parties and other circumstances of the case, it may seem to the
court to be just, and any such payment may be secured, if
necessary, by a charge on the immovable property of the
respondent.

(2) If the court is satisfied that there is a change in the
circumstances of either party at any time after it has made an
order under sub-section (1), it may at the instance of either
party, vary, modify or rescind any such order in such manner
as the court may deem just.

(3) If the court is satisfied that the party in whose favour an
order has been made under this section has re-married or, if
such party is the wife, that she has not remained chaste, or, if
such party is the husband, that he has had sexual intercourse
with any woman outside wedlock, [it may at the instance of the
other party vary, modify or rescind any such order in such
manner as the court may deem just].

Learned counsel for the appellant has basically relied upon the

decision of the Supreme Court in the case of Ramesh Chandra

Rampratapji Daga versus Rameshwari Ramesh Chandra Daga (for short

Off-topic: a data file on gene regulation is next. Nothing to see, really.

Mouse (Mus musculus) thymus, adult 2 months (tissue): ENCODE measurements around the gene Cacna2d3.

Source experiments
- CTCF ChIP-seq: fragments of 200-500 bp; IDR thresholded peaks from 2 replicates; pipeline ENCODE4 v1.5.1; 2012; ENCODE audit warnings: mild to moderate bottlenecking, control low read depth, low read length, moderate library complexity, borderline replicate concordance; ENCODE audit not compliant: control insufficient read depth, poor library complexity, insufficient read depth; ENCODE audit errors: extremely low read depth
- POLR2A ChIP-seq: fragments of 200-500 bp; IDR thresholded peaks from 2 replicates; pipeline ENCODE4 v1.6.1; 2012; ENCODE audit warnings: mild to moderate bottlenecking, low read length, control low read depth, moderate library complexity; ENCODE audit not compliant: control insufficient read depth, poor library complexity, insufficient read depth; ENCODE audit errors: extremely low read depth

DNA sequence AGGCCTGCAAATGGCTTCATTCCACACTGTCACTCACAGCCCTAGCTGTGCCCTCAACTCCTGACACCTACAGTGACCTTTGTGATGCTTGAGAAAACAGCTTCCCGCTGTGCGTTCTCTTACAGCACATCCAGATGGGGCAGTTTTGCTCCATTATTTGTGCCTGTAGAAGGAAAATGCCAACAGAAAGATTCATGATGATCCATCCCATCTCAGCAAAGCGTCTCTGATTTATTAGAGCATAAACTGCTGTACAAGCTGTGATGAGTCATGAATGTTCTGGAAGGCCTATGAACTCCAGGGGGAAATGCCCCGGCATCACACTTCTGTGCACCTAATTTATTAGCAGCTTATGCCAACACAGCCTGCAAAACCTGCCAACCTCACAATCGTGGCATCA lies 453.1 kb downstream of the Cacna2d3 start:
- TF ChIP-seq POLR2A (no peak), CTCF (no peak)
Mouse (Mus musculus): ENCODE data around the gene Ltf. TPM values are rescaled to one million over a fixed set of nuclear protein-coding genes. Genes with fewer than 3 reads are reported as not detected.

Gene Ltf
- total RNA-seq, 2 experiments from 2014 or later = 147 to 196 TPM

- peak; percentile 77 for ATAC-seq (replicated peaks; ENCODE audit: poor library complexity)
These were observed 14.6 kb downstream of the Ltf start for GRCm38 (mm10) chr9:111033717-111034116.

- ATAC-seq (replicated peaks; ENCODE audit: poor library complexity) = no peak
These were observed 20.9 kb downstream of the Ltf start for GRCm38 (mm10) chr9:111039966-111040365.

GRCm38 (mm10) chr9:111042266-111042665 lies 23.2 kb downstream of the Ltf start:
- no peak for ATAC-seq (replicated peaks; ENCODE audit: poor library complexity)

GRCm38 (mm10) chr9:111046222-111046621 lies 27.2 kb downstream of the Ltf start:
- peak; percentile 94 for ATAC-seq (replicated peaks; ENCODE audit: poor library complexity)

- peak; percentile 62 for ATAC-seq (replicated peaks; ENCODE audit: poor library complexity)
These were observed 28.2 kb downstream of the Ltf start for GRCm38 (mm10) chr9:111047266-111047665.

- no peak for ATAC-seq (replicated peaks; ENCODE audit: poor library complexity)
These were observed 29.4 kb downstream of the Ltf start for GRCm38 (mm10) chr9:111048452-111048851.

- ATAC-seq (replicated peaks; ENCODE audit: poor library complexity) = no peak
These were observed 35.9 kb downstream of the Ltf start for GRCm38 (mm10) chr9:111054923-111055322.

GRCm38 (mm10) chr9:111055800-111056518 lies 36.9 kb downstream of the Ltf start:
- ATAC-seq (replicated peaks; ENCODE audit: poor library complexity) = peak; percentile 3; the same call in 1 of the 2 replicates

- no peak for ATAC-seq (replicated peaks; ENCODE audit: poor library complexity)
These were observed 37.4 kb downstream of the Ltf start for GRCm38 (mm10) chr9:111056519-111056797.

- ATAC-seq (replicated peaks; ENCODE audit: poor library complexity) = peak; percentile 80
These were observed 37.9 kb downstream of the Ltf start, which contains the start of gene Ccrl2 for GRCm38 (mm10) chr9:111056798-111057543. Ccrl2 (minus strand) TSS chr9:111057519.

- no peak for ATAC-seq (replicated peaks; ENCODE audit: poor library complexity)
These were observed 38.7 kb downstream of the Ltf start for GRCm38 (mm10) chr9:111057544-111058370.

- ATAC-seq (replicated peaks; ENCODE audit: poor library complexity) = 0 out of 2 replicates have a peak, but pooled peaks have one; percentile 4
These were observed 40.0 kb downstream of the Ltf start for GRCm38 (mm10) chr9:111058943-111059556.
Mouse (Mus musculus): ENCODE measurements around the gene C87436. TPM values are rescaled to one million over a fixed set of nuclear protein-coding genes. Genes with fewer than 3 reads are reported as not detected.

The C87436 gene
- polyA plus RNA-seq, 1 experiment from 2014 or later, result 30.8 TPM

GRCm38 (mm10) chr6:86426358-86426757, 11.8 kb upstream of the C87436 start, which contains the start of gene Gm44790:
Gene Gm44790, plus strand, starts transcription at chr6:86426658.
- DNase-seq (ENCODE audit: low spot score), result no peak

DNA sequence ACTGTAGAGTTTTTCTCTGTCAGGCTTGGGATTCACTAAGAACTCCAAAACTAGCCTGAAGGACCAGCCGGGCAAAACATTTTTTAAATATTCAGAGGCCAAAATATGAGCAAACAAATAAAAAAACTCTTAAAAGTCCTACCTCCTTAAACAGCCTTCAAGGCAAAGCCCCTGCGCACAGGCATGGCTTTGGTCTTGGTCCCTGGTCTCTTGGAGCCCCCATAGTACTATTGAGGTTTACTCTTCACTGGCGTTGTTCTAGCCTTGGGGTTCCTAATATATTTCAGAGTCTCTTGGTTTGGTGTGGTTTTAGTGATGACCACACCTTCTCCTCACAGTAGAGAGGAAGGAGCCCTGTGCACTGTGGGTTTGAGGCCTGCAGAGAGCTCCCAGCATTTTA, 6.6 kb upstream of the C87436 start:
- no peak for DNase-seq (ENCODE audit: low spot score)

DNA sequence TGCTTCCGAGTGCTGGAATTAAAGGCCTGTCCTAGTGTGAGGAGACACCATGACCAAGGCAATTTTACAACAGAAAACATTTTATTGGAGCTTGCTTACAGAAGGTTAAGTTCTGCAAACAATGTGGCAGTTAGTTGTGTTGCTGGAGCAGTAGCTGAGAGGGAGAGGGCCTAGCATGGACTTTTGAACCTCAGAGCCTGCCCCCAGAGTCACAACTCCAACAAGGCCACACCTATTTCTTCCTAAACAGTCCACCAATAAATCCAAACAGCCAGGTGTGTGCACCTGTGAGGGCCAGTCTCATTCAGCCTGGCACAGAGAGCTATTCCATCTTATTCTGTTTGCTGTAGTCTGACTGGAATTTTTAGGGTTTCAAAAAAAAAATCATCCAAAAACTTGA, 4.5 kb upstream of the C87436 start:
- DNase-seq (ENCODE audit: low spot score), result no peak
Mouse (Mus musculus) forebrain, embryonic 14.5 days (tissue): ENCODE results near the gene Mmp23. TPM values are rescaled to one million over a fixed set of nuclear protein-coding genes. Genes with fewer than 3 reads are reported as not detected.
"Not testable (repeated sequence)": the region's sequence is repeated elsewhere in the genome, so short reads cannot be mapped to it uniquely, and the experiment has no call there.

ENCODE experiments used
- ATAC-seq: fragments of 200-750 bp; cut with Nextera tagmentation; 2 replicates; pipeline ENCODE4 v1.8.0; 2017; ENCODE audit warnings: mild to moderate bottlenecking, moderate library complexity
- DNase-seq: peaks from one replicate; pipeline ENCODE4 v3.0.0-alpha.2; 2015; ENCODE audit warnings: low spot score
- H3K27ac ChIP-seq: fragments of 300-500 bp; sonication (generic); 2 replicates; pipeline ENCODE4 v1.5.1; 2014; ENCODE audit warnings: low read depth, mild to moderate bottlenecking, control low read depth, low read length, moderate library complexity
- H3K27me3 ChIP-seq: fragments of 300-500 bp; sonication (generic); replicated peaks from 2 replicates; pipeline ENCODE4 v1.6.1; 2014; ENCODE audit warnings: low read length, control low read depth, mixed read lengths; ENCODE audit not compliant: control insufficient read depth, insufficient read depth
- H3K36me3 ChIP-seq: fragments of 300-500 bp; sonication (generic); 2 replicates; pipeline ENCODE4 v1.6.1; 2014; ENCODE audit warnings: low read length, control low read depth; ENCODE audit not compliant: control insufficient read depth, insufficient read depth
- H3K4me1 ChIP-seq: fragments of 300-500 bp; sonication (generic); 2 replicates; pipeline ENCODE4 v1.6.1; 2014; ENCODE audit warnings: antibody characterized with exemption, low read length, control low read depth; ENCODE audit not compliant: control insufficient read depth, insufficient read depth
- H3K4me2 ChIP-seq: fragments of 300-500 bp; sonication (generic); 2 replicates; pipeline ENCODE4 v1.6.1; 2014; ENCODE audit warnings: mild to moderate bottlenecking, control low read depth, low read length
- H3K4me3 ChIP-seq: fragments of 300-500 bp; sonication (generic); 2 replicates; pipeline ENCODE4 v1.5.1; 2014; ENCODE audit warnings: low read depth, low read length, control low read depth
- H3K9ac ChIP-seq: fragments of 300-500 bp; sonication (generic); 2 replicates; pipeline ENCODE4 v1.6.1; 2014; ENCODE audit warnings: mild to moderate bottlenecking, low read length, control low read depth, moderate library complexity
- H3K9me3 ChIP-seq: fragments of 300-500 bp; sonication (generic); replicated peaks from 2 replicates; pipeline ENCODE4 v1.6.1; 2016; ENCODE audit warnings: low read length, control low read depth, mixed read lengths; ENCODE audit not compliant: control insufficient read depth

‘Ramesh Chandra’) (supra). It is contended by the counsel for the appellant

that the facts were same in the said case as the appellant-husband was an

Income Tax Practitioner in the town of Ratlam in the State of Madhya

Pradesh. His first marriage was solemnized with Usha in the year 1963

from whom, he had two sons and one daughter. The marriage of the said

appellant with the respondent thereafter was performed. The case of the

respondent was that though she was earlier married but as per the custom of

Maheshwari community a Chhor Chithi or a document of dissolution of

marriage was executed with her previous husband on 15.5.1979 and it was

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later on got registered and, therefore, her marriage with the appellant in the

said case was not a nullity. The matter reached to the Supreme Court and

the question before the Supreme Court was as to whether the appellant-

husband is still liable to pay the maintenance fixed per month to the

appellant wife under Section 25 of the Act ?

It is submitted by the learned counsel for the appellant that in

the said case, the Supreme Court has taken into consideration the decision

in the case of Yamunabai Anantrao Adhav (supra) (Supreme Court) and

Abbayolla M.Subba Reddy (supra) (Full Bench of Andhra Pradesh High

Court) and also the decision in the case of Chand Dhawan (supra) and

finally decided as under:-

“We have critically examined the provisions of Section 25 in